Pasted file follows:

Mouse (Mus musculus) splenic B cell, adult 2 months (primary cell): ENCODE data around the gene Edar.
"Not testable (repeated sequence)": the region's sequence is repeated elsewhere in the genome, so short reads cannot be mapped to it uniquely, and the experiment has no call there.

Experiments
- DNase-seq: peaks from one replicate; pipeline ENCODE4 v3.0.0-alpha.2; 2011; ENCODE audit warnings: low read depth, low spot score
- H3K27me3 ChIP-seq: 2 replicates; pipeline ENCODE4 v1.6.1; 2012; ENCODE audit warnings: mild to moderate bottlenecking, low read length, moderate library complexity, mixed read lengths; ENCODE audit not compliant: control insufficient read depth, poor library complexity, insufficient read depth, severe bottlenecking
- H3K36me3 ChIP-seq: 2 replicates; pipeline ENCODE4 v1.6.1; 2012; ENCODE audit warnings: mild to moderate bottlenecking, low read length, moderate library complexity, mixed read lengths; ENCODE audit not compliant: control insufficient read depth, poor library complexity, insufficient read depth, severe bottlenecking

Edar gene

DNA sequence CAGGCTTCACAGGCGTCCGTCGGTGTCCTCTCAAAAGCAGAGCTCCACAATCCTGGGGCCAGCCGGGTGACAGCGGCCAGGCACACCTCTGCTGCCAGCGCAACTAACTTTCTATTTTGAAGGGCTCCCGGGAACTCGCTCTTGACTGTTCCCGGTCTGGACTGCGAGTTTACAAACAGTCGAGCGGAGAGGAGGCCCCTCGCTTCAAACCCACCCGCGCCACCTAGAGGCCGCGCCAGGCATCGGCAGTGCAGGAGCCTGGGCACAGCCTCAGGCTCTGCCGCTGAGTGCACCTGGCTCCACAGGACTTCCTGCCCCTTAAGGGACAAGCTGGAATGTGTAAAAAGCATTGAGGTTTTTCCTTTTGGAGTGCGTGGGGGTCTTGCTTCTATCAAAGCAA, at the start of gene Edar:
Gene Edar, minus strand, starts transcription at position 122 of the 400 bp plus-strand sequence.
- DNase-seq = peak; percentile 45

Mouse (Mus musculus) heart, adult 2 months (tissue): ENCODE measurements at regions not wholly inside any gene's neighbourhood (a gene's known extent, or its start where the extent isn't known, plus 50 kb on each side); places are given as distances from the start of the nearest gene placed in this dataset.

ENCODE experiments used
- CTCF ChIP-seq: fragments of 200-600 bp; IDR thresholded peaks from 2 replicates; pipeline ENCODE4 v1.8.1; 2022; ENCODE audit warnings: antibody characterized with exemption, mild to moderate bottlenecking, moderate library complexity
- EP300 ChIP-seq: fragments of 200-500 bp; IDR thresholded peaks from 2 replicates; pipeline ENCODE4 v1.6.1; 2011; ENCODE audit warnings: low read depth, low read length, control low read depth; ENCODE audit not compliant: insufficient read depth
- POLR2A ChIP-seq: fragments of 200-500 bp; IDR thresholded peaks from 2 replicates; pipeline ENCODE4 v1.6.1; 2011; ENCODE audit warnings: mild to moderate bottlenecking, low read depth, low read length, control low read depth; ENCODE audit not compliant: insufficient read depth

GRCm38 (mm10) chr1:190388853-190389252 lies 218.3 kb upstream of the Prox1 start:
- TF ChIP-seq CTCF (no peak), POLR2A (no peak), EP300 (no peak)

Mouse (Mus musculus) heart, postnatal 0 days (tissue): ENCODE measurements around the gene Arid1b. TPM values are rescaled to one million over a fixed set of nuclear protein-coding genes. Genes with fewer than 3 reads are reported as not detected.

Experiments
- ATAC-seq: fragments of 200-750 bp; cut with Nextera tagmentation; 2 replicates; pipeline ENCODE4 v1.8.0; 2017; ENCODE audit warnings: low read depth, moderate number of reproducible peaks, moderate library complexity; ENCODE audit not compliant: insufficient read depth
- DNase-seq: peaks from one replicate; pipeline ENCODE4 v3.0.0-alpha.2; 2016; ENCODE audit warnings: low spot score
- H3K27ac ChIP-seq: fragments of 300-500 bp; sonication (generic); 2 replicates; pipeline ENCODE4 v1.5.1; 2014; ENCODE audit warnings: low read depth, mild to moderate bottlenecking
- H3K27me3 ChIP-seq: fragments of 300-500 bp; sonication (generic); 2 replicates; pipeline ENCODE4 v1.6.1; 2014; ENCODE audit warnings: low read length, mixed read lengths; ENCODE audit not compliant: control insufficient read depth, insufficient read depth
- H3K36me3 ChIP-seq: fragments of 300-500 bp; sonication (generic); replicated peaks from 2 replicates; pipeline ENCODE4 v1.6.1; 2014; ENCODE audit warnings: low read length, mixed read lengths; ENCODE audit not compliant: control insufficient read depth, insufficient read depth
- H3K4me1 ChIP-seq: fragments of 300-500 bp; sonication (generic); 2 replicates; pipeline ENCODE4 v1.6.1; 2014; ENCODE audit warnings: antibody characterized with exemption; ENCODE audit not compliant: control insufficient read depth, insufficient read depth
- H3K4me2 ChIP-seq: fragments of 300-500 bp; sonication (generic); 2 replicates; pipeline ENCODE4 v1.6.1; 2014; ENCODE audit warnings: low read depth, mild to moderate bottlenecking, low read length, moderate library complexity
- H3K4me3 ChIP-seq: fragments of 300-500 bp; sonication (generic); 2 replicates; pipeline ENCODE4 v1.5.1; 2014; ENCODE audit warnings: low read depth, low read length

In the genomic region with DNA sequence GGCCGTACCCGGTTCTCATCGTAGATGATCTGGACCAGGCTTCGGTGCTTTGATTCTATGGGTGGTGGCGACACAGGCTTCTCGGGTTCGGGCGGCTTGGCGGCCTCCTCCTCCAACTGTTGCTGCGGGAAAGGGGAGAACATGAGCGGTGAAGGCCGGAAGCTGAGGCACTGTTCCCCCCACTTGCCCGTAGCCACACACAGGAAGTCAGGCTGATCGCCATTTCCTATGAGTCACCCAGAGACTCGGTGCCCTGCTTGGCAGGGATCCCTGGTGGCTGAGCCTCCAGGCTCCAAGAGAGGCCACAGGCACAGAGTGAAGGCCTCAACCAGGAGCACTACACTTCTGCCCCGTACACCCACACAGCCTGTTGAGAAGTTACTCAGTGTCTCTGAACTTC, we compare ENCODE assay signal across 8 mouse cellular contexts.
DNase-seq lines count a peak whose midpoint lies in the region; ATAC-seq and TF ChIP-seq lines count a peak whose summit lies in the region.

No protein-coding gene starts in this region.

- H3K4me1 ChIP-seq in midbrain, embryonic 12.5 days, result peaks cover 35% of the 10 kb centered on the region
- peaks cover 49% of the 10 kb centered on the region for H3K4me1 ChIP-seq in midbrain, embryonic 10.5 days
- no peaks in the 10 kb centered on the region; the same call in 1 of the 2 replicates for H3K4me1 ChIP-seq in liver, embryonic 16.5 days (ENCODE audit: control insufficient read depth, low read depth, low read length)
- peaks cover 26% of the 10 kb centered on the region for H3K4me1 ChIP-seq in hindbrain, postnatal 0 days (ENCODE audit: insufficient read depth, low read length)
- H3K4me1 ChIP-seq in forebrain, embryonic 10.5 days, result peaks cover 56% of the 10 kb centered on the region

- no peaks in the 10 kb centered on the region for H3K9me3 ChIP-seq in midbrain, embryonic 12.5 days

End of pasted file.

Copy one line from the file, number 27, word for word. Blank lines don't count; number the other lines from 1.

- H3K4me3 ChIP-seq: fragments of 300-500 bp; sonication (generic); 2 replicates; pipeline ENCODE4 v1.5.1; 2014; ENCODE audit warnings: low read depth, low read length